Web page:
Growing suspicious of Lolita and the plan of the trip she has made, Humbert decides to stay at the Chestnut Court motel for another night. He feels that his fate is somehow closing in on him, but reassures himself by checking on his gun, which once belonged to Harold Haze. He sarcastically remarks that the gun is “the Freudian symbol of the Ur-father’s central forelimb.” He complains that he’s a terrible shot, but mentions that he had some practice shooting with John Farlow in Ramsdale.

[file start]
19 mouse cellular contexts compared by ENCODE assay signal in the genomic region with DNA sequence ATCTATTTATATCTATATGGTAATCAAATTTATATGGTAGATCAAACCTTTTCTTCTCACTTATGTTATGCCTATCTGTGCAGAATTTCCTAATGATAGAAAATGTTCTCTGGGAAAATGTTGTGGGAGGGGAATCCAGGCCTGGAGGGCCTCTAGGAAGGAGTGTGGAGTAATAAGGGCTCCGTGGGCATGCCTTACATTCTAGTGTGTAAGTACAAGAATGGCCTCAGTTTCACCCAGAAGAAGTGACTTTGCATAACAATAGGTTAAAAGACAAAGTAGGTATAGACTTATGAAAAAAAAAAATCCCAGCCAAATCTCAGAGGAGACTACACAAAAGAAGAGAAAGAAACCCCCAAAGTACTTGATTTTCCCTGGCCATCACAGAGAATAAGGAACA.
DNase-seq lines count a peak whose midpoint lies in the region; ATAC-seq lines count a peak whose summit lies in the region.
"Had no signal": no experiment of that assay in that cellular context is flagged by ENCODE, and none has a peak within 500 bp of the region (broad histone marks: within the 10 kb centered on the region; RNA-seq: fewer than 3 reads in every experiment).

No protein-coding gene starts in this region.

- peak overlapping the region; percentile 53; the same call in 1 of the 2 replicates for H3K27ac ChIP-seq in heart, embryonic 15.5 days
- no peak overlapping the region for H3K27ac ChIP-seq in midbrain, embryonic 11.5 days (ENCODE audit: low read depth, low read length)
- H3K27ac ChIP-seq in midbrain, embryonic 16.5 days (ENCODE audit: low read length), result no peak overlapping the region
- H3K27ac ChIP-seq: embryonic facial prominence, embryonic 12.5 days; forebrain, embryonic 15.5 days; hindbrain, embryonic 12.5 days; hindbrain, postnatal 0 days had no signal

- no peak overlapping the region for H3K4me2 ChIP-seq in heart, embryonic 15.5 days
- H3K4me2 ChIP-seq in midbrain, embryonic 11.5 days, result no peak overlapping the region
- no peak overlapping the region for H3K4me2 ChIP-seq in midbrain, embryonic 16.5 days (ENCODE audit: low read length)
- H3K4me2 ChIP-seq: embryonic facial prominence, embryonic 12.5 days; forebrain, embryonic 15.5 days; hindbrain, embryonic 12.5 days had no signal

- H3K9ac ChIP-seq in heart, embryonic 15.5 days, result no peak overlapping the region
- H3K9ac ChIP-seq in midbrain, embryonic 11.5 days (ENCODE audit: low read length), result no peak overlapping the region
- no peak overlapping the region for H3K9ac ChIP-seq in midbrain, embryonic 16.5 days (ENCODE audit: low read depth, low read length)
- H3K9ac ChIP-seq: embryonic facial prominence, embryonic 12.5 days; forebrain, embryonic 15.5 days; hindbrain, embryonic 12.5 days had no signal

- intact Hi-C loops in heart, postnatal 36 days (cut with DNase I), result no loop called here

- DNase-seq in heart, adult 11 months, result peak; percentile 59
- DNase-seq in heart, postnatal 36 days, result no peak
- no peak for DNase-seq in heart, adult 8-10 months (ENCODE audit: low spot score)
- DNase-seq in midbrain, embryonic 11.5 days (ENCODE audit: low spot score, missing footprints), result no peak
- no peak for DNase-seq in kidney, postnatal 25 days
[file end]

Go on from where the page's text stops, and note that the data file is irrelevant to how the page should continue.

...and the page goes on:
Through Humbert’s relationship with Harold Haze’s gun, Nabokov is mocking psychoanalysis, which makes a symbolic connection between guns and male genitals. He doesn’t intend for this connection to be taken seriously, and presents it in order to make fun of it. Once again, Humbert views “Fate,” as a shadowy force which is plotting his downfall. He tells his story as though aware that he is a character in a novel. Humbert’s bad shooting with Farlow foreshadows his final gunfight with Quilty, in which he will miss many times.